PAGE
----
# Highlight unique values in a filtered Excel table

**Table of contents**

## 1. Highlight unique values in a filtered Excel table

This section demonstrates a conditional formatting formula that allows you to highlight unique values based on a set of filtered values using an Excel Table.

The image above shows an Excel Table that has a filter applied to column B or Table column header name "Category". A conditional formatting formula highlights unique values in cell range C3:C9.

Items "Pencil" and Eraser" are unique because they exist only once each in the filtered Excel Table, Item "Pen" exists in two different cells and are not highlighted.

Conditional Formatting has some amazing built-in features, for example, it lets you highlight unique values in a list without entering a CF formula. If you don't know how to do this using the built-in tool, follow these instructions:

- Select your list.
- Go to "Home" tab on the ribbon.
- Press with left mouse button on the Conditional formatting button.
- Hover over "Highlight Cells Rules".
- Press with left mouse button on "Duplicate values...".
- Change to "Unique".

- Press with left mouse button on OK

However, if you then decide to filter the list based on a condition, the CF rule still highlights unique values as if it is not filtered.

The following CF formula highlights unique values in a filtered Excel Table.

The image below shows the filtered Excel table to the left and the same Excel Table to the right, however unfiltered, side by side. The Conditonal Formatting formula is applied to the Table to the left and the built-in tool is applied to the table to the right.

The built-in tool is not able to correctly highlight unique values in a filtered Excel Table, shown below. Item "Pencil" should have been highlighted as well, it is unique in the filtered Excel Table. The Conditional formatting formula, however, is highlighting Item "Pencil" correctly in the Table to the left in the image above.

### How to apply a CF formula rule

You probably use a different table name on our worksheet, make sure you change the name accordingly in the CF formula.

- Select the table column or list.
- Go to "Home" tab on the ribbon.
- Press with left mouse button on Conditional formatting button.
- Press with left mouse button on "New rule...".
- Press with left mouse button on "Use a formula to determine which cells to format".
- Paste the above formula in this field.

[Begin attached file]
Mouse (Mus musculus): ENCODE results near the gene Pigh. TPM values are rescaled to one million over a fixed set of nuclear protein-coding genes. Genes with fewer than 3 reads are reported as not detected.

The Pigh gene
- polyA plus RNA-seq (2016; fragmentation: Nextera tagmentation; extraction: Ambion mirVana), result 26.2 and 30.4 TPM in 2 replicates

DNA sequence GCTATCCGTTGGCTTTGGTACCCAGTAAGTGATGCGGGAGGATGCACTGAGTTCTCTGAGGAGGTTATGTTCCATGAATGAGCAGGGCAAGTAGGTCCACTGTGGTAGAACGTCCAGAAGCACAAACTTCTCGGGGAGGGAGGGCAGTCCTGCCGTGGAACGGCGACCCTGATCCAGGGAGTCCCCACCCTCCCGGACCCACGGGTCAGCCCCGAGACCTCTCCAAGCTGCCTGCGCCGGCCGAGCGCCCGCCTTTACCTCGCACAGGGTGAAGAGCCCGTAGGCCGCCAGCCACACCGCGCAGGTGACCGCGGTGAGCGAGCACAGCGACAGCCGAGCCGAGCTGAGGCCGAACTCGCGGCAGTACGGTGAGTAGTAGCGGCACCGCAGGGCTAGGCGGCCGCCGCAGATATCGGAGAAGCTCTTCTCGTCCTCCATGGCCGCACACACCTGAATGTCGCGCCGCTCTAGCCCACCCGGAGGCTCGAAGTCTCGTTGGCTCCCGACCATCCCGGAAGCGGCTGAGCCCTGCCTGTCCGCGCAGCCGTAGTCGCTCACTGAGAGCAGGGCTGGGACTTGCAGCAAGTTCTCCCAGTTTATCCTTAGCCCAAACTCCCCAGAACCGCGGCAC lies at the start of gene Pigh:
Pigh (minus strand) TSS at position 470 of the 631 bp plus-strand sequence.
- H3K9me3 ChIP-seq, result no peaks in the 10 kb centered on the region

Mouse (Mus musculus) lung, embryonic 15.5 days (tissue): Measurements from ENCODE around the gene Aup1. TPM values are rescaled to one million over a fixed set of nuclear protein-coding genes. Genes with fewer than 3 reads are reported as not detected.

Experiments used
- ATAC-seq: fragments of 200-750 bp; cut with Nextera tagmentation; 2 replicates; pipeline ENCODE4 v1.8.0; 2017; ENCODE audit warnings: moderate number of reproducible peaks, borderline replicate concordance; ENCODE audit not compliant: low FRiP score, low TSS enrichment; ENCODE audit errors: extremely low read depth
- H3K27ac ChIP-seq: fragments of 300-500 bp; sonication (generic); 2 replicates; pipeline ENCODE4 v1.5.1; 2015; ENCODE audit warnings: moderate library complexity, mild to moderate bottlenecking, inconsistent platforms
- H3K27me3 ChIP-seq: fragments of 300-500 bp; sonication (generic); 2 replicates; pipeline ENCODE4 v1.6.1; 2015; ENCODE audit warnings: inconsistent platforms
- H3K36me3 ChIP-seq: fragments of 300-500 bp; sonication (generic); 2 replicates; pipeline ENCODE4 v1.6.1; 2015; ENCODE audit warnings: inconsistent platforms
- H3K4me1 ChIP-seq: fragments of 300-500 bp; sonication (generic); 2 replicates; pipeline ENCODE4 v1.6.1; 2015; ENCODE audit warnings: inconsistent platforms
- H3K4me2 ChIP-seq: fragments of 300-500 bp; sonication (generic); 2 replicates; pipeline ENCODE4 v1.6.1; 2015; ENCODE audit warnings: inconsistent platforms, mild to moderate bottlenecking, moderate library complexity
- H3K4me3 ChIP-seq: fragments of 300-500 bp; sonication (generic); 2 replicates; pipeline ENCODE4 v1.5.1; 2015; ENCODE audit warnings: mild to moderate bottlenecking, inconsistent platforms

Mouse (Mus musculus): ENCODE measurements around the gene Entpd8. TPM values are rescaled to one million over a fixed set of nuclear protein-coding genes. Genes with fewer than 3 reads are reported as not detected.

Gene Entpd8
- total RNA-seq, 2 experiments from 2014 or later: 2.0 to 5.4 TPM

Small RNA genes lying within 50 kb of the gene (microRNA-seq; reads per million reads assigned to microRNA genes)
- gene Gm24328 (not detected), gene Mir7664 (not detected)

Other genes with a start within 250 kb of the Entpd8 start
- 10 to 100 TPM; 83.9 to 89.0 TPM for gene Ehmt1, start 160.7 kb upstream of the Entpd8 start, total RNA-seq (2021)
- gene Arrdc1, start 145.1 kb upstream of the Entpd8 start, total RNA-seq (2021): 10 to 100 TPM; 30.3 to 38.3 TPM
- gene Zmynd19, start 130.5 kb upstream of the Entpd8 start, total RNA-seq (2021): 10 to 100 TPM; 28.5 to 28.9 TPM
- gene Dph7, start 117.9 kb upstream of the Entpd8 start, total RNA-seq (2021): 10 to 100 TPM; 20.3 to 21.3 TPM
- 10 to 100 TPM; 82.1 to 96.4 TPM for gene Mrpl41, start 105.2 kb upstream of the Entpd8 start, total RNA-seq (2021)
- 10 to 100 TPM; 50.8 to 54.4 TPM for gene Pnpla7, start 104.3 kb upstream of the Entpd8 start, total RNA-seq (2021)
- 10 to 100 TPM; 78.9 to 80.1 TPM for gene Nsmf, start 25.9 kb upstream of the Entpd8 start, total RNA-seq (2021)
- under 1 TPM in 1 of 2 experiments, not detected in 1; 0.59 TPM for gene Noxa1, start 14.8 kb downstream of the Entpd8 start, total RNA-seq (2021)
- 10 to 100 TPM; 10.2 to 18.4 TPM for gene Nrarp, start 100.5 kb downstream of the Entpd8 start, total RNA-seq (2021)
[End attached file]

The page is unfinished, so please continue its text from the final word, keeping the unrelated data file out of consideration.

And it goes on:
- Press with left mouse button on "Format..." button.
- Go to tab "Fill".
- Pick a background color.
- Press with left mouse button on OK button twice.

### Explaining Conditional Formatting formula

I highly recommend the "Evaluate Formula" tool to understand and troubleshoot complicated formulas. It allows you to see calculation steps in greater detail at a pace you can control.

In order to use the "Evaluate Formula" tool you need to copy the CF formula and paste it to a cell next to the Excel Table. Copy the cell and paste to cells below as far as needed.

The image above shows the CF formula in cell E3 and cells below. The cell is highlighted if the CF formula evaluates to the boolean value TRUE.

Select a cell containing the formula you want to understand better, press with left mouse button on the "Formula" tab on the ribbon. Press with left mouse button on the "Evaluate Formula" button, a dialog box appears, see image above.

It shows the formula, the underlined expression is next to be evaluated. The lates evaluated expression is italicized. Press with left mouse button on the "Evaluate" button to see the next calculation step. Press with left mouse button on "Close" button to dismiss the dialog box.

#### Step 1 - Reference the value in the Excel Table on the same row as the Conditional formatting

Referencing a cell in an Excel Table is different than a regular cell, they are named structured references. First the table name then the column name inside brackets. The @ character tells you that the cell is in the same row as the formula.

Table3[@Item]

The Conditional Formatting formula is applied to cell C3 and Table3[@Item] references the same cell, however, it doesn't have to be the same cell. It can be a different cell but in the same row.

#### Step 2 - Enable Excel Table references in Conditional Formatting formulas

You can't use structured cell references in a CF formula, however, there is a workaround. Use the INDIRECT function, unfortunately, there is a downside with this approach which is necessary to keep in mind. If you change the name of the Excel Table the structured reference does not change automatically which otherwise would be the case.

INDIRECT("Table3[@Item]")

returns

"Pencil"

#### Step 3 - Enable arrays in the SUBTOTAL function

The SUBTOTAL function is able to identify if a cell is filtered or not but you can't use an array of values unless you apply this workaround. The OFFSET function is somehow capable of creating an array that you can use in the SUBTOTAL function.

OFFSET(INDIRECT("Table3[Item]"),MATCH(ROW(INDIRECT("Table3[Item]")),ROW(INDIRECT("Table3[Item]")))-1, 0,1))

becomes

OFFSET({"Pencil"; "Pen"; "Marker"; "Eraser"; "Pen"; "Marker"; "Pen"; "Pencil"},MATCH(ROW({"Pencil"; "Pen"; "Marker"; "Eraser"; "Pen"; "Marker"; "Pen"; "Pencil"}")),ROW({"Pencil"; "Pen"; "Marker"; "Eraser"; "Pen"; "Marker"; "Pen"; "Pencil"}))-1, 0,1))

becomes